I ran into this issue today, when I found the Cats Love Sweaters pattern. The link brings me to a blank website that is no longer available. Now what? Thankfully I’m well versed in my Google-fu and know how to check a site’s cache. Alas, even here I just run into a plain ‘this domain is up for grabs’ page. Guess the site’s been down for years and nobody’s picked up the domain since. So then what?

There’s a website on the internet called “Way Back Machine” (which is linked to on the caching site as well), also known as the internet archive. How it works is quite simple: at the top of the page, you enter the URL of the site that is broken (or you want to see an older version of). In my case, I used http://www.christinelandry.com/?cat=7 as this is the URL the pattern gives. Click on “Browse History”, and it will take you to a calendar. Each time this website stored a version of this site, it is shown as a blue date.

So now you need to know when the pattern was published, so you know what year and month to look for. I checked and the pattern was published September 2007. Now in 2007, the website was stored once on October 11th. Which is good! That’s a date very close after publishing, so it’s likely the website was up and running without problems. I click this date and lo and behold, the pattern! Now to save this pattern for later use, I select all the text (and pictures) that I need, right-click and choose “Print”.  Nope, I’m not going to print this pattern at all! Instead I will save it to my computer in a super duper easy way. At the top left where it says “Destination”, I click the “Change” button and then pick “Save as PDF”.

When the print page is ready, I click on “Save” and save the now newly created PDF file to my computer! This means as long as I have this file, I can print and check this pattern on my computer, my phone or tablet whenever I need to. 🙂 This works for any pattern that is featured on a blog or website. It’s a great way to hold on to a beloved pattern that may one day disappear from the internet without wasting tons of paper.

Is this something you will be doing in the future yourself?

What a little QT 3.14159!

The first sleeve on my sweater is done (and fits this time!) and the second one is several inches in. It would have been done by now if I hadn’t had to redo the first sleeve and then got burned out on it. To alleviate that exhaustion, I focused on a different project. Something cute, fun and quick to finish. Taking my time it took 5 days from start to finish to work this plushie. It was a nice break and the end result is smashing!

So meet my little bud, QT 3.14159 (Cutie Pie)!

2016-01-14

I used the pattern Louie the Lovebot with Lion Brand’s yarn Hometown USA in colorways Dallas Grey and Key Lime. I won one skein of Dallas Grey last year when I placed in an art contest and bought one more in the same colorway and one in Key Lime (you can’t tell the gray is in two different dye lots). I used a size 7mm circulars. Two skeins of the gray turned out to be too little but one skein of green was plenty. I ended up knitting one arm and one leg in reverse colors so I would have enough yarn for everything.

The result itself is very cute but the pattern itself isn’t optimal. I ended up knitting the body flat with 2 extra stitches at CO so I could mattress stitch up the sides and avoid the impossible intarsia in the round. I stranded the colorwork. Next time I think I may just duplicate stitch for a better tension and neater look, cause working super bulky yarn on too small needles is hard work by itself, but colorwork becomes a drama! Some of the construction is also a bit weird.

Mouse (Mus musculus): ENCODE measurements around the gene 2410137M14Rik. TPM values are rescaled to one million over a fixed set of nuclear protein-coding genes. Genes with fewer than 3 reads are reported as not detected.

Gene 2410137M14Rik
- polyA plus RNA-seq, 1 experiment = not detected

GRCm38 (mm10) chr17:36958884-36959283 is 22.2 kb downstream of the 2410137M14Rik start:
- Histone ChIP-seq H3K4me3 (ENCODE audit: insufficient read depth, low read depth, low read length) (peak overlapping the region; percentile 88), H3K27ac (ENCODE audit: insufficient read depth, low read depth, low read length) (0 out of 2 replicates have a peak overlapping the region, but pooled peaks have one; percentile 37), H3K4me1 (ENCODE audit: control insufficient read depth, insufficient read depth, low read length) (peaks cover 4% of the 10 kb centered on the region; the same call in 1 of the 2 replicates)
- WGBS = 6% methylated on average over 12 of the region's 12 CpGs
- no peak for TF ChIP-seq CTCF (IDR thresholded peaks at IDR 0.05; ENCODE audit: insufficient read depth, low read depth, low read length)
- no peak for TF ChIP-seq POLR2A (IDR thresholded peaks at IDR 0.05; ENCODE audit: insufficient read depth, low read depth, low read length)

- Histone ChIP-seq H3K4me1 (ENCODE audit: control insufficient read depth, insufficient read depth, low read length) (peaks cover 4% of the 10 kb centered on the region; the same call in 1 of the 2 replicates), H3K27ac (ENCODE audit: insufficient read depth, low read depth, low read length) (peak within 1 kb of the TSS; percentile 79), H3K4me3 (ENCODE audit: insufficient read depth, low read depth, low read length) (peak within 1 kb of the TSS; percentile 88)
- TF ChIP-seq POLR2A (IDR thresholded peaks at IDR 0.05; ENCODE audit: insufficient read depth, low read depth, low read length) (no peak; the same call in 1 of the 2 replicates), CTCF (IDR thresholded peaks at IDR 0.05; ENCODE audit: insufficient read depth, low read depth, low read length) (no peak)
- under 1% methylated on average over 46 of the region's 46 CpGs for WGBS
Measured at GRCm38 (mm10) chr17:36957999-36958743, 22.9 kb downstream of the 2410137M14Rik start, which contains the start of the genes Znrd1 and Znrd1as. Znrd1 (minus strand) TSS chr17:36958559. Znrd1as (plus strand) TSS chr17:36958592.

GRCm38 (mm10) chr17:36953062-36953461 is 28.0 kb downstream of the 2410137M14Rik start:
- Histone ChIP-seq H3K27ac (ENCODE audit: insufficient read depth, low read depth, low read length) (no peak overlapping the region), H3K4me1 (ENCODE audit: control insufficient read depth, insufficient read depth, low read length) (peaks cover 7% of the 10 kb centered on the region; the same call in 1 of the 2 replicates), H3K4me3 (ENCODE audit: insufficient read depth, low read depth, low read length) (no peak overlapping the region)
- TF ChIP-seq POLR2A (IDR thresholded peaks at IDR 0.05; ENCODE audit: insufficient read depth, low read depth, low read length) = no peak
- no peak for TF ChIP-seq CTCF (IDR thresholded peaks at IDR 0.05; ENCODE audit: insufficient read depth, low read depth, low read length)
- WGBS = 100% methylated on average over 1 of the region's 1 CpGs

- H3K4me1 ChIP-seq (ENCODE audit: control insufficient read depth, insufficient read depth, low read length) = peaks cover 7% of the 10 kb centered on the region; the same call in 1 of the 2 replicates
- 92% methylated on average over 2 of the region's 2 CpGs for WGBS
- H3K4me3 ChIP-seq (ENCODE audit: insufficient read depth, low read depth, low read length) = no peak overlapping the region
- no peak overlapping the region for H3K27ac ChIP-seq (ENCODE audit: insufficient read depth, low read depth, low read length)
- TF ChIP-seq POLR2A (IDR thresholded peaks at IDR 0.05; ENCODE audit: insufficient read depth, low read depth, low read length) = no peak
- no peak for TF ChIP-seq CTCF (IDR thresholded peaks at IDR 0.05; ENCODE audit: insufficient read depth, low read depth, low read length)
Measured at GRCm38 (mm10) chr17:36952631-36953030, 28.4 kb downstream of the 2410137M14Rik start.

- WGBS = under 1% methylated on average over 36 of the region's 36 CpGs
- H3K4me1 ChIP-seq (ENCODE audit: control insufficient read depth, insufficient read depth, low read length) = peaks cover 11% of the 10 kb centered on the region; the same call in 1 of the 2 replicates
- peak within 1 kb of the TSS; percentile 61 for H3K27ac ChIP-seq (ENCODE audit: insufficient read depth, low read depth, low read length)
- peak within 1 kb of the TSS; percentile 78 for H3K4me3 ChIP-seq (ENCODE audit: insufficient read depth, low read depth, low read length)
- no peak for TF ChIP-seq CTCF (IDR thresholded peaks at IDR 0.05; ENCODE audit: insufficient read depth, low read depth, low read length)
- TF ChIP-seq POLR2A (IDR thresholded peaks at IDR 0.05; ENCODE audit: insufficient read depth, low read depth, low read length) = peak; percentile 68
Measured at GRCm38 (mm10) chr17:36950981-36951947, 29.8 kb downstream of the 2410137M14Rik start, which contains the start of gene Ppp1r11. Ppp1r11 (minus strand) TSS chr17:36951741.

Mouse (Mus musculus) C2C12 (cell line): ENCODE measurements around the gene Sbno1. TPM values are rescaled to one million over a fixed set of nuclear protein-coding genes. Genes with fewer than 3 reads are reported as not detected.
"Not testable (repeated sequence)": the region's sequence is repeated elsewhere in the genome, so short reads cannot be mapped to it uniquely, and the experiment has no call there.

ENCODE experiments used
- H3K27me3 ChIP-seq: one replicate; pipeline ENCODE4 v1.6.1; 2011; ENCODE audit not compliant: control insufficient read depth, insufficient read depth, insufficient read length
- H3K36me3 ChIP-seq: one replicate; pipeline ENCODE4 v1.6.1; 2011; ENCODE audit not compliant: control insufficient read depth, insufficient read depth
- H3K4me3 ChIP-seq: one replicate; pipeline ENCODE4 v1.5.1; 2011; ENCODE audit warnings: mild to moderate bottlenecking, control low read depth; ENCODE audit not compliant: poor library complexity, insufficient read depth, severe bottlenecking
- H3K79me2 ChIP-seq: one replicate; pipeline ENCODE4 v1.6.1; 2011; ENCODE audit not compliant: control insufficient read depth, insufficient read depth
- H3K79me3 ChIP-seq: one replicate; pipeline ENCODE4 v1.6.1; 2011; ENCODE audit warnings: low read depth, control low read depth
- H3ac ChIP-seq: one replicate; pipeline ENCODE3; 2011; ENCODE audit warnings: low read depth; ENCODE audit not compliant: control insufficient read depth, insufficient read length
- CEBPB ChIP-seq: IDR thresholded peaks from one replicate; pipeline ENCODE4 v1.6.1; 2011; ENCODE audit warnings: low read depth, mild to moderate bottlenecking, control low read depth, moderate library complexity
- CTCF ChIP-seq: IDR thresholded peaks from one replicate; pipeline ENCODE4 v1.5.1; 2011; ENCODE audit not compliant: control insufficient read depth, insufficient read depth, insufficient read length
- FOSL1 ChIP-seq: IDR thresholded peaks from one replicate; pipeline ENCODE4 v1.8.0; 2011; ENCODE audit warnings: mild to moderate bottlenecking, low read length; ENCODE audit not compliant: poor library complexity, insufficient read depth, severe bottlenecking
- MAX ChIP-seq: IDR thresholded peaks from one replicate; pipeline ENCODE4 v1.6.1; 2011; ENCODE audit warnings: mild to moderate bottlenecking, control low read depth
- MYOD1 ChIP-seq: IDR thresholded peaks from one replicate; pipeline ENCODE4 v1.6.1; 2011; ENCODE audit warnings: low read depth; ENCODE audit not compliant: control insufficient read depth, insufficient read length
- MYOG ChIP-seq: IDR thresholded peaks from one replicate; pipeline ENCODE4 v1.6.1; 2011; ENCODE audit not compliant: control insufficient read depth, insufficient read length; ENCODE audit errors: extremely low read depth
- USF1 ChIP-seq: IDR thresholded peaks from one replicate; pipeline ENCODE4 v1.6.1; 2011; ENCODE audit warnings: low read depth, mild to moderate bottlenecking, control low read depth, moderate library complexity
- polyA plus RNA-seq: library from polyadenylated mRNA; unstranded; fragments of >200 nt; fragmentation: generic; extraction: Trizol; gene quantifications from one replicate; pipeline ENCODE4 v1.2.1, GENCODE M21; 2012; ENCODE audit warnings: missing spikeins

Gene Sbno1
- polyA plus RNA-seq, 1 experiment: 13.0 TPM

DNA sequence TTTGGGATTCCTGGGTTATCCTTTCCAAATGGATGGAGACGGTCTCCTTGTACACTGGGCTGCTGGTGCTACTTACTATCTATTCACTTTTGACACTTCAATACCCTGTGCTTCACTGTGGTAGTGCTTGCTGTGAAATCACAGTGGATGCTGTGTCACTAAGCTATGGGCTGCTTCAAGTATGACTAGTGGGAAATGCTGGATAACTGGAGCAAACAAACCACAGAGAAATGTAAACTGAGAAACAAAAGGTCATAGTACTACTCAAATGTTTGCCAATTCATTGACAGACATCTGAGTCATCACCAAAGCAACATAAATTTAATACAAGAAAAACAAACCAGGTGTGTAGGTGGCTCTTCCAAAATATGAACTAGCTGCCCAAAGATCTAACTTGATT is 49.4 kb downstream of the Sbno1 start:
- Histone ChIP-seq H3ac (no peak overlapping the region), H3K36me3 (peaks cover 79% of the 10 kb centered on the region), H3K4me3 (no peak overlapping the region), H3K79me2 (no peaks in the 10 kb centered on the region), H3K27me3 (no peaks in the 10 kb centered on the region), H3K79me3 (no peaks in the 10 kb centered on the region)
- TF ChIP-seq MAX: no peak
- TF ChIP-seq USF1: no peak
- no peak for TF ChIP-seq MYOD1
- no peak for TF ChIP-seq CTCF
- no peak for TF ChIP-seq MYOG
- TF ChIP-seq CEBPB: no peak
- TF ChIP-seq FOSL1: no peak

Things I would do different next time:

  • Work the body in the round without colorwork and duplicate stitch the heart instead (marking the first color stitch with a stitchmarker).
  • Use a provisional CO for the body so that I can kitchener stitch the body closed after stuffing for a neater finish.
  • Instead of using the 3 needle bindoff for the body, kitchener stitch it closed on the shoulders and leave the stitches between the markers live on the needles. You’re going to pick them up again for the head anyway. You can sew the gap between the body and head shut later from the inside without it being visible.
  • Pick up stitches on the body to start the arms with to avoid having to sew them on (it was difficult and didn’t look neat at all).
  • When CO the feet, you start with the heels. I would use Judy’s Magic CO to avoid having a gap and needing to sew it shut, it would look better.
  • I’d probably pick up stitches and knit the ear bolts on directly rather than sew them on.

Part of these modifications stem from the fact I hate sewing. Most people dislike weaving in, or kitchener stitch or similar things. I like those. I hate sewing! The less I have to do it, the better.

I’m actually excited to knit him a little buddy. He’s about 55cm/21.5″ tall from the top of this head to the bottom of his feet with super bulky yarn on 7mm needles.  I think a worsted or DK yarn might be good for a little guy. 🙂

You’ve got to be bobbling me!

I finished vacuuming (+ tidying up the kitchen floor + bathroom floor + mopping both kitchen and bathroom) and while I’m resting with a very sore back, I found this article in my Facebook feed from the Real Men Knit group:

When a bobble isn’t a bobble.

Bobbles are new to me because I didn’t know about their existence until I got a sock pattern book from my friend wherein a pattern features it, only a couple of weeks ago. The instructions were less than friendly, and although I find bobbles intriguing and want to try them, I was scared off. After giving this article a read-over I’m actually itching to try it! I know just enough crochet to make this work. This ‘rosette’ is also more subtle than the traditional bobble, which I quite enjoy.

I hope this is useful to others as well!

Don’t sweat it

My back busted again earlier this week. No idea how or why, it just did. I had to lay down in bed or risk going down again. It’s a big bucket of suck, that’s what this is. I’m just glad it’s before Christmas and not on it like last year.

It’s a little difficult to focus on the socks’ legs and cuffs at the moment. I have to count constantly, my meds are making me tired, so I ended up casting on the sweater. I’ve already got 15cms done on the raglan and it’s a brainless matter until I reached 27cms. I’m not sure why I put off knitting a sweater for so long, socks are genuinely more difficult to make.

2015-10-31

I’m sing the Incredible Custom-Fit Raglan pattern with my boyfriend’s measurements and Ice Yarns Fiammato (Grey) yarn to knit with. It’s going to be a plain stockinette sweater with ribbed hems on the neck, sleeves and bottom, so hopefully it knits up fast. The yarn if flammé (meaning the yarn thickness varies along the thread) which shows in the knitting, and I really love it!